The opinion of the court was delivered by: Hayes, Judge:
The matter before the Court is the Motion for Leave to File First Amended Complaint filed by Plaintiff Anthony Velasco. (ECF No. 14).
On April 30, 2012, Plaintiff initiated this action by filing a Complaint in this Court. (ECF No. 1).
On June 1, 2012, Defendant SEI Pharmaceuticals, Inc. filed a Motion to Dismiss the Complaint. (ECF No. 5). On October 29, 2012, the Court granted the Motion to Dismiss and dismissed the Complaint without prejudice. (ECF No. 12).
On November 26, 2012, Plaintiff filed the Motion for Leave to File First Amended Complaint, accompanied by a proposed first amended complaint. (ECF No. 14).
On December 10, 2012, Defendant filed an opposition to the Motion for Leave to File First Amended Complaint. (ECF No. 16). Defendant contends:
Plaintiff's Motion for Leave to File a First Amended Complaint should be denied. Plaintiff's proposed FAC fails to cure the defects contained within his original Complaint which was dismissed by the Court. Plaintiff's proposed FAC fails to allege cognizable claims under the [California Unfair Competition Law], [California Consumer Legal Remedies Act] and False Advertising laws. Further, Plaintiff's claims fall within the primary jurisdiction of the FDA and under that doctrine, the Court should defer to the regulatory authority of the FDA.
On December 17, 2012, Plaintiff filed a reply brief. (ECF No. 17). Plaintiff contends that "Defendant has brought up only repeat arguments from its Motion to Dismiss and does not even address the [Federal Rules of Civil Procedure] 8(a) or 9(b) arguments that were the reason for the Court granting dismissal of the Complaint." Id. at 3. Plaintiff contends: "[B]y failing to address the adequacy of those amendments in opposition to Plaintiff's Motion for Leave to Amend, Defendant should further be precluded from raising questions about the adequacy of those amendments in a subsequent Motion to Dismiss." Id.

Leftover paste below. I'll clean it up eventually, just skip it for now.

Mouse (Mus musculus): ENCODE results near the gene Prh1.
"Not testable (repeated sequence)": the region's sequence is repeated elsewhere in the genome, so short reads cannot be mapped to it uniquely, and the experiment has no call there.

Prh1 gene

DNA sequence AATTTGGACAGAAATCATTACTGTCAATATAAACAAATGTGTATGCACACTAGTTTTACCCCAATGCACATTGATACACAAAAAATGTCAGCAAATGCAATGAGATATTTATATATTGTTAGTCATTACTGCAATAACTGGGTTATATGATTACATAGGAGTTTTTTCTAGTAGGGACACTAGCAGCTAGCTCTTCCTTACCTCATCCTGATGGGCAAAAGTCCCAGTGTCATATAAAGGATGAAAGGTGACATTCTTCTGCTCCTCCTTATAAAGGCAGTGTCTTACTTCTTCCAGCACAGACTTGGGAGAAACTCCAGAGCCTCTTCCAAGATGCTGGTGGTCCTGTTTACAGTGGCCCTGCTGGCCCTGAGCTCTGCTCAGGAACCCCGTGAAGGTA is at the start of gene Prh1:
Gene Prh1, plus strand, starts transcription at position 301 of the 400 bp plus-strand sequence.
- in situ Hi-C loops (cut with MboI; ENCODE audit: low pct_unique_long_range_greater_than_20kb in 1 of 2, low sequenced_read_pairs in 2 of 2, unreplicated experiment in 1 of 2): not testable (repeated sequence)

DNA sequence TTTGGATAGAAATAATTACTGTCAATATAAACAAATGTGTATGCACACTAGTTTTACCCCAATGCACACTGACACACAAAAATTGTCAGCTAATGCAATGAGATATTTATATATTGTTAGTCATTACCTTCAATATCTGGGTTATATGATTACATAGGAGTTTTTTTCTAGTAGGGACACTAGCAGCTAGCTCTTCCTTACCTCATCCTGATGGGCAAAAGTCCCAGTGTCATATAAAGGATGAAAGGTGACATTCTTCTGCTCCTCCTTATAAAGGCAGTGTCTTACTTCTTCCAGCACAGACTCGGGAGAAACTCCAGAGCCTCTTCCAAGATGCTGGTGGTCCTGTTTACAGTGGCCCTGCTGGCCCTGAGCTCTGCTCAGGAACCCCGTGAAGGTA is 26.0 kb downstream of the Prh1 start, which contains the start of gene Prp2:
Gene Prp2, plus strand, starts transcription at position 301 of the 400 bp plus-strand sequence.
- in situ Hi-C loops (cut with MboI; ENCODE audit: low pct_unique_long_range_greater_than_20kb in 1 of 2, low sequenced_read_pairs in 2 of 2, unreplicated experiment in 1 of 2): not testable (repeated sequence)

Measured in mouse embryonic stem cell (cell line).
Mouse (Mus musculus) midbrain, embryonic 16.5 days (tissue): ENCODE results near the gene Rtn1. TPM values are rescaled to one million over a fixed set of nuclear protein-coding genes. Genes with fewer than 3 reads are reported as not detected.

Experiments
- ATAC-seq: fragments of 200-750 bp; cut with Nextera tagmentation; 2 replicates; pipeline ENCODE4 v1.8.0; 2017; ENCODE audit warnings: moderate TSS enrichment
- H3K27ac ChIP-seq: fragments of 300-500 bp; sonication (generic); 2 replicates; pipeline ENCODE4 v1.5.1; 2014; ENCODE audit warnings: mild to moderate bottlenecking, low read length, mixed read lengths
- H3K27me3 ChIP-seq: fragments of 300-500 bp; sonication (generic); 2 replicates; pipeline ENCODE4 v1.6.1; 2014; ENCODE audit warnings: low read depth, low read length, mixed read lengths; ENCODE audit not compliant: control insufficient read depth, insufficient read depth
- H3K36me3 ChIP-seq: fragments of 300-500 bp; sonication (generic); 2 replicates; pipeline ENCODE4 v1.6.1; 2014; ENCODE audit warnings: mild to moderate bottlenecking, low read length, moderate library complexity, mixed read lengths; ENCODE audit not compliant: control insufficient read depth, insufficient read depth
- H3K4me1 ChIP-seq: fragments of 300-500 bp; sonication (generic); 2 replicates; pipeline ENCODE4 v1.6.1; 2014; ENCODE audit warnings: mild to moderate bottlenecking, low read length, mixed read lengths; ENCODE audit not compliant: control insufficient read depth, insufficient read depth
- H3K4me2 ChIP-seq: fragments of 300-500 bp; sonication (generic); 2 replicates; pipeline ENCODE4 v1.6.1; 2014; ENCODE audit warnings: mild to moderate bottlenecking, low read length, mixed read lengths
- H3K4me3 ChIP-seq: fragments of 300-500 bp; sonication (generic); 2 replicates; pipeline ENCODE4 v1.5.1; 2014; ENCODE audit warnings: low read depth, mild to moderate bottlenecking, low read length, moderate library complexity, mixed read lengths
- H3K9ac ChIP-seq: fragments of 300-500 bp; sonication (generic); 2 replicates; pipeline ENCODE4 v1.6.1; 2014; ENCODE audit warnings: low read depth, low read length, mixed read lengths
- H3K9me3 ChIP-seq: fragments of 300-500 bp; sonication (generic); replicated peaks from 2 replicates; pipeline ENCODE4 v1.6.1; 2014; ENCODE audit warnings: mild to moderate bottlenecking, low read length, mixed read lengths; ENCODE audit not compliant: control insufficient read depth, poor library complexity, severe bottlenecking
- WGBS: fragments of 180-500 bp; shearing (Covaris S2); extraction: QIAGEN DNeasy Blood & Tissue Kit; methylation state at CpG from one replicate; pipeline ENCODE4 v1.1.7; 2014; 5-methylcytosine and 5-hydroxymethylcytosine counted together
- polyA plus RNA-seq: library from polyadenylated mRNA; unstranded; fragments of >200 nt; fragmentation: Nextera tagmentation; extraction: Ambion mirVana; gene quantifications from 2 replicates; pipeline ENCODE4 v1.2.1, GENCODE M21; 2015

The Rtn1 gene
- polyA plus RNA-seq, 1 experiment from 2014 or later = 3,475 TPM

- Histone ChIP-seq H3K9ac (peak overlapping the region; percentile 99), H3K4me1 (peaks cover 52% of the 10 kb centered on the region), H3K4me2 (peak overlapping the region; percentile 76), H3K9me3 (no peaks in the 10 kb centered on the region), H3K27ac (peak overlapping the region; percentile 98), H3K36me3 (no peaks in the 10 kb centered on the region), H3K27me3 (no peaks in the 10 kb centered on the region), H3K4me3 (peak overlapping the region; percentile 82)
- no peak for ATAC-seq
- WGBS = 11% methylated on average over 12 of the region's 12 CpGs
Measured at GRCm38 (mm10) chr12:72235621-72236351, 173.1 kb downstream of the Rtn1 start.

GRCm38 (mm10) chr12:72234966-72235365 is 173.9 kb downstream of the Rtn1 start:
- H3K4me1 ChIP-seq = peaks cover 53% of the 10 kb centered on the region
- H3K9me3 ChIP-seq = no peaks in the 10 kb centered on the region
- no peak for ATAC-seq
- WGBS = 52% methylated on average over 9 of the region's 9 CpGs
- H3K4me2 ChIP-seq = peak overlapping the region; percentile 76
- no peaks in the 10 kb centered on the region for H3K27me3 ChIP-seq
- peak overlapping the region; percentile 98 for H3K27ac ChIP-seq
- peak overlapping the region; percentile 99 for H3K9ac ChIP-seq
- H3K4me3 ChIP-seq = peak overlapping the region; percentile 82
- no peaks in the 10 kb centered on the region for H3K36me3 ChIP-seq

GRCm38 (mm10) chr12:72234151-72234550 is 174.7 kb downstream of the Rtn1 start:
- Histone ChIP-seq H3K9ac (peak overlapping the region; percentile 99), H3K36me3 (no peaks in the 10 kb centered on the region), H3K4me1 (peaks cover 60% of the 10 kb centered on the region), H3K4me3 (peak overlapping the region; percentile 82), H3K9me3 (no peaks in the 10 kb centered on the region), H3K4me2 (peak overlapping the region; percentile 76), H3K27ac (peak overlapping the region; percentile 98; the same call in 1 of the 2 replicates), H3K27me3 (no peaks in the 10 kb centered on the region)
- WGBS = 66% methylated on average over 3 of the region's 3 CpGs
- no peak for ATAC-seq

Rule 15 of the Federal Rules of Civil Procedure mandates that leave to amend "be freely given when justice so requires." Fed. R. Civ. P. 15(a). "This policy is to be applied with extreme liberality." Eminence Capital, LLC v. Aspeon, Inc., 316 F.3d 1048, 1051 (9th Cir. 2003) (quotation omitted). In Foman v. Davis, 371 U.S. 178 (1962), the Supreme Court offered several factors for district courts to consider in deciding whether to grant a motion to amend under Rule 15(a):
In the absence of any apparent or declared reason--such as undue delay, bad faith or dilatory motive on the part of the movant, repeated failure to cure deficiencies by amendments previously allowed, undue prejudice to the opposing party by virtue of allowance of the amendment, futility of amendment, etc.--the leave sought should, as the rules require, be 'freely given.'
Foman, 371 U.S. at 182; see also Smith v. Pac. Prop. Dev. Co., 358 F.3d 1097, 1101 (9th Cir. ...